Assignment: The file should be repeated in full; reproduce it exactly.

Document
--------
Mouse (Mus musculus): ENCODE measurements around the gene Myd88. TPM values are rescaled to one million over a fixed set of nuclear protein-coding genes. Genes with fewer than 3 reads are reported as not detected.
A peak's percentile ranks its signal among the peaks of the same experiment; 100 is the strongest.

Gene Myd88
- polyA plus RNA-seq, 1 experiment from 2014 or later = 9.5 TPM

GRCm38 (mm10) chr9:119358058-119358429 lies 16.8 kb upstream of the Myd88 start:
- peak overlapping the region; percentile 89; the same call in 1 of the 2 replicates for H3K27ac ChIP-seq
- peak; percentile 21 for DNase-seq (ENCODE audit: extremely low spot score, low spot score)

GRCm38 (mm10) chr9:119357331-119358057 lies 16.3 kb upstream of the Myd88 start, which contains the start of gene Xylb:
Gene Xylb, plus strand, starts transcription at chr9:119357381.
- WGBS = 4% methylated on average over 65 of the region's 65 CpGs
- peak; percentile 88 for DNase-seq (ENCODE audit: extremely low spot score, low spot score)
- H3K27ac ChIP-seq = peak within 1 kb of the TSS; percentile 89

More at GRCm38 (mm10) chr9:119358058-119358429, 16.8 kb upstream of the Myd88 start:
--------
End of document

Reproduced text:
Mouse (Mus musculus): ENCODE measurements around the gene Myd88. TPM values are rescaled to one million over a fixed set of nuclear protein-coding genes. Genes with fewer than 3 reads are reported as not detected.
A peak's percentile ranks its signal among the peaks of the same experiment; 100 is the strongest.

Gene Myd88
- polyA plus RNA-seq, 1 experiment from 2014 or later = 9.5 TPM

GRCm38 (mm10) chr9:119358058-119358429 lies 16.8 kb upstream of the Myd88 start:
- peak overlapping the region; percentile 89; the same call in 1 of the 2 replicates for H3K27ac ChIP-seq
- peak; percentile 21 for DNase-seq (ENCODE audit: extremely low spot score, low spot score)

GRCm38 (mm10) chr9:119357331-119358057 lies 16.3 kb upstream of the Myd88 start, which contains the start of gene Xylb:
Gene Xylb, plus strand, starts transcription at chr9:119357381.
- WGBS = 4% methylated on average over 65 of the region's 65 CpGs
- peak; percentile 88 for DNase-seq (ENCODE audit: extremely low spot score, low spot score)
- H3K27ac ChIP-seq = peak within 1 kb of the TSS; percentile 89

More at GRCm38 (mm10) chr9:119358058-119358429, 16.8 kb upstream of the Myd88 start: